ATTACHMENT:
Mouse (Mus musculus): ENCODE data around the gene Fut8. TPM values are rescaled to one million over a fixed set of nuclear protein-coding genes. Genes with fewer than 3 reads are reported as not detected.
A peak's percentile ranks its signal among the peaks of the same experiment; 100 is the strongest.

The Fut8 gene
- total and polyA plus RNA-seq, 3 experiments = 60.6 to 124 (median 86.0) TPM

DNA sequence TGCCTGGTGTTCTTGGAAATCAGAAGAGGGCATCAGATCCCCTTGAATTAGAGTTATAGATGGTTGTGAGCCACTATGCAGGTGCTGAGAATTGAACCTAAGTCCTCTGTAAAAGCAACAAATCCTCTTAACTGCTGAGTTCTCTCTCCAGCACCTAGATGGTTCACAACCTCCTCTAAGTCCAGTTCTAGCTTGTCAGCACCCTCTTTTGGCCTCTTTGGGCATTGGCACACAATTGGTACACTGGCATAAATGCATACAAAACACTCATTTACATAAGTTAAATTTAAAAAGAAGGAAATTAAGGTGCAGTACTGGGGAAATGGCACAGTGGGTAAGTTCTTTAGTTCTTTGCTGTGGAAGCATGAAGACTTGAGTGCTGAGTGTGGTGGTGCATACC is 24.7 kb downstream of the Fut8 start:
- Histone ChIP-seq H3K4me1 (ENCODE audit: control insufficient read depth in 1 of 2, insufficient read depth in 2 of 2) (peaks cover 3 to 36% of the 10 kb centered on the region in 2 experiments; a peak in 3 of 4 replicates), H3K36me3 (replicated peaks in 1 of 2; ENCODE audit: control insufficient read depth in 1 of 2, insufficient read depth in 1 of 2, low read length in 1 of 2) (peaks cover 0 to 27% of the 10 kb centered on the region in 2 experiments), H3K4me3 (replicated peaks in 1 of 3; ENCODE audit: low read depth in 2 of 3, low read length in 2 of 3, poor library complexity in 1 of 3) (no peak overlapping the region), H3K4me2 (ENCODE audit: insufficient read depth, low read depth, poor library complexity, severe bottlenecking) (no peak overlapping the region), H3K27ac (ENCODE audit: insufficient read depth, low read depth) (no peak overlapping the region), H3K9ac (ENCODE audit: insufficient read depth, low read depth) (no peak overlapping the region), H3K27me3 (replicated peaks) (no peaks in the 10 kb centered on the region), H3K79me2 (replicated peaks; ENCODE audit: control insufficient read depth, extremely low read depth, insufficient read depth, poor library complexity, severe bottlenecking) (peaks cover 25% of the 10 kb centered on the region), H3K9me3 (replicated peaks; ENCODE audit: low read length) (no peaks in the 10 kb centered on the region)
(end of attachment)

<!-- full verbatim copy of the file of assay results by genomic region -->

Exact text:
Mouse (Mus musculus): ENCODE data around the gene Fut8. TPM values are rescaled to one million over a fixed set of nuclear protein-coding genes. Genes with fewer than 3 reads are reported as not detected.
A peak's percentile ranks its signal among the peaks of the same experiment; 100 is the strongest.

The Fut8 gene
- total and polyA plus RNA-seq, 3 experiments = 60.6 to 124 (median 86.0) TPM

DNA sequence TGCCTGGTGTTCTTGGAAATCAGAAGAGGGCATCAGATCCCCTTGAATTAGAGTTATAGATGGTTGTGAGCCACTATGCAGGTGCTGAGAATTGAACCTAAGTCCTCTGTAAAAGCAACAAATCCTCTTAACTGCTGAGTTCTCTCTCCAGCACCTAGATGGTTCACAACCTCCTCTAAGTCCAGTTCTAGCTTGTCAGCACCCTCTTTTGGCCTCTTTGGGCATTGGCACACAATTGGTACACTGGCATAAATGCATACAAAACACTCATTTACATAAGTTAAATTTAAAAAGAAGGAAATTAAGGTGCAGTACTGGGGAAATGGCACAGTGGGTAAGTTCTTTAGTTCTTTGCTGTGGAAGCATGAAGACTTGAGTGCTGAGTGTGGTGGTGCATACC is 24.7 kb downstream of the Fut8 start:
- Histone ChIP-seq H3K4me1 (ENCODE audit: control insufficient read depth in 1 of 2, insufficient read depth in 2 of 2) (peaks cover 3 to 36% of the 10 kb centered on the region in 2 experiments; a peak in 3 of 4 replicates), H3K36me3 (replicated peaks in 1 of 2; ENCODE audit: control insufficient read depth in 1 of 2, insufficient read depth in 1 of 2, low read length in 1 of 2) (peaks cover 0 to 27% of the 10 kb centered on the region in 2 experiments), H3K4me3 (replicated peaks in 1 of 3; ENCODE audit: low read depth in 2 of 3, low read length in 2 of 3, poor library complexity in 1 of 3) (no peak overlapping the region), H3K4me2 (ENCODE audit: insufficient read depth, low read depth, poor library complexity, severe bottlenecking) (no peak overlapping the region), H3K27ac (ENCODE audit: insufficient read depth, low read depth) (no peak overlapping the region), H3K9ac (ENCODE audit: insufficient read depth, low read depth) (no peak overlapping the region), H3K27me3 (replicated peaks) (no peaks in the 10 kb centered on the region), H3K79me2 (replicated peaks; ENCODE audit: control insufficient read depth, extremely low read depth, insufficient read depth, poor library complexity, severe bottlenecking) (peaks cover 25% of the 10 kb centered on the region), H3K9me3 (replicated peaks; ENCODE audit: low read length) (no peaks in the 10 kb centered on the region)